The Sugar Shack Residence slips between a dramatic ravine and an intimate courtyard, both defining and accommodating its adjacent circumstances. Organized linearly, interior spaces negotiate between these two powerful conditions of landscape, and embrace their very different characteristics. A Cedar-clad volume, treated in the traditional Japanese Shou Sugi Ban, is set perpendicular to the street and hovers above the landscape. The visitor enters in the middle of the house where an exterior, glass-enclosed stair penetrates the volume from a carport tucked into the hillside below. Windows direct one’s gaze strategically into the tree canopy or towards the private courtyard and align with the edges of the building, alternately sliding below the floor or above the ceiling. Careful attention to detail is ubiquitous and abstraction is utilized to focus attention on the subtlety of light, material and circumstance. Here, mill-finished steel & board-formed concrete is set against purpose-made, fumed white oak cabinetry and floors. Photo: Casey Dunn
Inside a century old structure initially built for automotive assembly and display, we renovated a residence that was poorly functioning as a domestic space. Scaled architectural components, material restraint and theatrical lighting, lessens the overall spatial dominance, while openness and clarity of space is maintained. The continuous wood platform organizes the vastness of the open room, providing an edge for more intimate furniture arrangement and a designation for objects on display. Clad in steel, the sleeping cube is situated away from the perimeter for greater noise and temperature control, it’s a visual anchor that transforms, revealing one of many uses contained within. As one moves between the meandering levels, a variety of unexpected views and conditions are revealed, bringing the homeowners closer with the raw qualities of the industrial raw cloak that is their home. Photo: Mike Schwartz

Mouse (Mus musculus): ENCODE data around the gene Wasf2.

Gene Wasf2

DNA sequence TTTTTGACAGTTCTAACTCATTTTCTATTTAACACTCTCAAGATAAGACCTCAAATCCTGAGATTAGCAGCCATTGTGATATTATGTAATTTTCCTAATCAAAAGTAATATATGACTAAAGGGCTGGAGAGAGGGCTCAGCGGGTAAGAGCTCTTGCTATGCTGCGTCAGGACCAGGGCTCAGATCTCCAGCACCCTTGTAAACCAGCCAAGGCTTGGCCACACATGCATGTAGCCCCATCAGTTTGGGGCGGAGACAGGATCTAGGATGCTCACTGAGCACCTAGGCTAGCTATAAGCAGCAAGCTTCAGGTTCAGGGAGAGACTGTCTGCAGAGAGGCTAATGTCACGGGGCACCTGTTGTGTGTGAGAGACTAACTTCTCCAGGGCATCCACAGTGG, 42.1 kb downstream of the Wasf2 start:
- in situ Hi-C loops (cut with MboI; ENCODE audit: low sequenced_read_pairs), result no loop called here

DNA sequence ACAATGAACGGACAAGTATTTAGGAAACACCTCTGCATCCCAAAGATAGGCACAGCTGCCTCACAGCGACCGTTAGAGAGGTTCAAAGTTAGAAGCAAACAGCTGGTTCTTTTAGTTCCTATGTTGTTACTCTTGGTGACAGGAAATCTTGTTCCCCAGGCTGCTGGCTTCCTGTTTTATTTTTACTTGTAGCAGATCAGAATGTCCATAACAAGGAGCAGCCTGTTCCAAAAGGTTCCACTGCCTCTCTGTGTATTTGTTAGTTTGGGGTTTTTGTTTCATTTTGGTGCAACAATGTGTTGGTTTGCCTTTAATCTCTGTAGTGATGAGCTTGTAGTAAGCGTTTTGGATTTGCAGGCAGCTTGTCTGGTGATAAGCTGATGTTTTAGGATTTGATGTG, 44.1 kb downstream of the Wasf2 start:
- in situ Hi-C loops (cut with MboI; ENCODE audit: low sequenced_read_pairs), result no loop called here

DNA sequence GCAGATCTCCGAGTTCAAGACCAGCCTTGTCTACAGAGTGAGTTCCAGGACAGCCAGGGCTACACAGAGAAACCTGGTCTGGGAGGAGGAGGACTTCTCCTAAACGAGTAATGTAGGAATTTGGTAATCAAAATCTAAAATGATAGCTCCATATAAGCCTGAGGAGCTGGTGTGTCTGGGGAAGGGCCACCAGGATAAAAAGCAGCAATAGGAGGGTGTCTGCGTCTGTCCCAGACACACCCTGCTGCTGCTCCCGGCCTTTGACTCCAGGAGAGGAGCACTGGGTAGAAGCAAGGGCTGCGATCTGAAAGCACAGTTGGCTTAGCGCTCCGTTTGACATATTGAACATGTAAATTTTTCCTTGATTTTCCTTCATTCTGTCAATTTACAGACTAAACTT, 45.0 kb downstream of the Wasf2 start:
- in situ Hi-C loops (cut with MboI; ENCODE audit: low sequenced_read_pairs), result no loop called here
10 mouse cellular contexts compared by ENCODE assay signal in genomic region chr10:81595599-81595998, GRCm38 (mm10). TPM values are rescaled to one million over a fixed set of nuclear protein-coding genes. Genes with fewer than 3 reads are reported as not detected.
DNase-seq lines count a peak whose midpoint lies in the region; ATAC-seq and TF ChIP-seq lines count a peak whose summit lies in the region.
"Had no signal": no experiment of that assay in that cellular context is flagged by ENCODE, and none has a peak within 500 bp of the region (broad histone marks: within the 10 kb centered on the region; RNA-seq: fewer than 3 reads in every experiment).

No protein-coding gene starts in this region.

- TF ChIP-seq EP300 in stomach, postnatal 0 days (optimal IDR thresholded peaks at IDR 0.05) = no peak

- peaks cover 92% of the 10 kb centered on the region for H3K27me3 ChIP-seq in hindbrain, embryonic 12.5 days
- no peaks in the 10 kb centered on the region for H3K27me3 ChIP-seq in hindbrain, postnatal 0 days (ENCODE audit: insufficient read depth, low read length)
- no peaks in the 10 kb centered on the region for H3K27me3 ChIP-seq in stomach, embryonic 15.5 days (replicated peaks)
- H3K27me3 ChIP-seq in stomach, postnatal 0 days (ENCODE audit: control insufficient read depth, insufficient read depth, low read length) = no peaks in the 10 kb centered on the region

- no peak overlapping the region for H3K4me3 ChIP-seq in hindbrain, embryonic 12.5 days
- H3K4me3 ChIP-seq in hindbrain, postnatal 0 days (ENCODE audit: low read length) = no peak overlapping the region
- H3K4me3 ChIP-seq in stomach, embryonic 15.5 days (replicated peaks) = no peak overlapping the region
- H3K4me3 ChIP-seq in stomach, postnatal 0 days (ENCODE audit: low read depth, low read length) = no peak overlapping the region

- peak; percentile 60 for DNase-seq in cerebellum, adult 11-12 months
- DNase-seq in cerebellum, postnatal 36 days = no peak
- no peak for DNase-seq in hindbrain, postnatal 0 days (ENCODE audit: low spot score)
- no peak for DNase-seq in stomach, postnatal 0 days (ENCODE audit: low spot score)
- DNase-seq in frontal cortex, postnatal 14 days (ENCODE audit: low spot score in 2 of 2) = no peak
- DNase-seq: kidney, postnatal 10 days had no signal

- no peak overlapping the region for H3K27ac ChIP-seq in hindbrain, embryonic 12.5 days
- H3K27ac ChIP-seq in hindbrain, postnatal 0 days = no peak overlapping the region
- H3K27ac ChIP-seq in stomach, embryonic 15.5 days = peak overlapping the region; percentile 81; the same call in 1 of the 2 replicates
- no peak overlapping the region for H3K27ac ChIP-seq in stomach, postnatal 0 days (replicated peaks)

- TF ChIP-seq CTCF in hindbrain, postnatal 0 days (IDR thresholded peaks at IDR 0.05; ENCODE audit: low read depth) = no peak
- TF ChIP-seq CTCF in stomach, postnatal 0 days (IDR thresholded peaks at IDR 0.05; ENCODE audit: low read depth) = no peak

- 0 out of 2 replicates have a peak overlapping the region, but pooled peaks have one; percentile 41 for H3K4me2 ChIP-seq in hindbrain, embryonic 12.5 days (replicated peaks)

Determined to find a better privy design, and a more humane solution of collecting waste, the National Park Service collaborated with ColoradoBuildingWorkshop, the design-build program at CU Denver, to re-design and construct new backcountry privies. The new Long’s Peak Toilets explore lightweight prefabricated construction and emerging methods of waste collection to minimize the human footprint in Colorado’s backcountry. The final design solution is a series of prefabricated structural gabion walls. Within the gabions, a series of thin steel plate moment frames triangulate the lateral loads within the structure while stones, collected on-site, are used as ballast. This innovative construction assembly allows for rapid on-site construction (the project was erected in eight days) and an architecture that disappears into the surrounding landscape. Photo: Jesse Kuroiwa
Nestled in a natural Ouachita Mountain hillside along Lake Hamilton at Garvan Woodland Gardens in Hot Springs, Arkansas, the Evans Children’s Adventure Garden welcomed a new tree house to the grounds that will provide an interactive educational experience for visiting children as part of an ambitious plan to bring children back into the woods. This unique structure is a defining small project for the design team. From design to fabrication, they were able to merge their childhood-earned knowledge of the natural world with their hard-earned think, make, do philosophy. The underlying theme of dendrology drives both the form and program of the structure. The 113 fins comprising the thermalized Arkansas-sourced Southern Yellow Pine screen creates a semi-transparent and an evocative form dynamically shrouding multiple levels of spaces for children and adults alike that refocus attention to the natural wonders of the forest canopy. Photo: Timothy Hursley